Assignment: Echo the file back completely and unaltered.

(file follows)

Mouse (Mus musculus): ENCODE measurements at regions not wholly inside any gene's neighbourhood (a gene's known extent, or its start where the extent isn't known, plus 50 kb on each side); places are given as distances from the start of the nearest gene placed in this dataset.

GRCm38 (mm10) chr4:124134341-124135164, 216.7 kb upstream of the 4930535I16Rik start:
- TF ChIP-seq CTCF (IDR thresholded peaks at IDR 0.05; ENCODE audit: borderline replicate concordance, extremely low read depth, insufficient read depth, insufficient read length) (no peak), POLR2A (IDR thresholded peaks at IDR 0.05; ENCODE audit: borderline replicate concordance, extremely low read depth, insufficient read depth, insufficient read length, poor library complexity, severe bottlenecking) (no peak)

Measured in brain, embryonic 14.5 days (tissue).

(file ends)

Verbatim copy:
Mouse (Mus musculus): ENCODE measurements at regions not wholly inside any gene's neighbourhood (a gene's known extent, or its start where the extent isn't known, plus 50 kb on each side); places are given as distances from the start of the nearest gene placed in this dataset.

GRCm38 (mm10) chr4:124134341-124135164, 216.7 kb upstream of the 4930535I16Rik start:
- TF ChIP-seq CTCF (IDR thresholded peaks at IDR 0.05; ENCODE audit: borderline replicate concordance, extremely low read depth, insufficient read depth, insufficient read length) (no peak), POLR2A (IDR thresholded peaks at IDR 0.05; ENCODE audit: borderline replicate concordance, extremely low read depth, insufficient read depth, insufficient read length, poor library complexity, severe bottlenecking) (no peak)

Measured in brain, embryonic 14.5 days (tissue).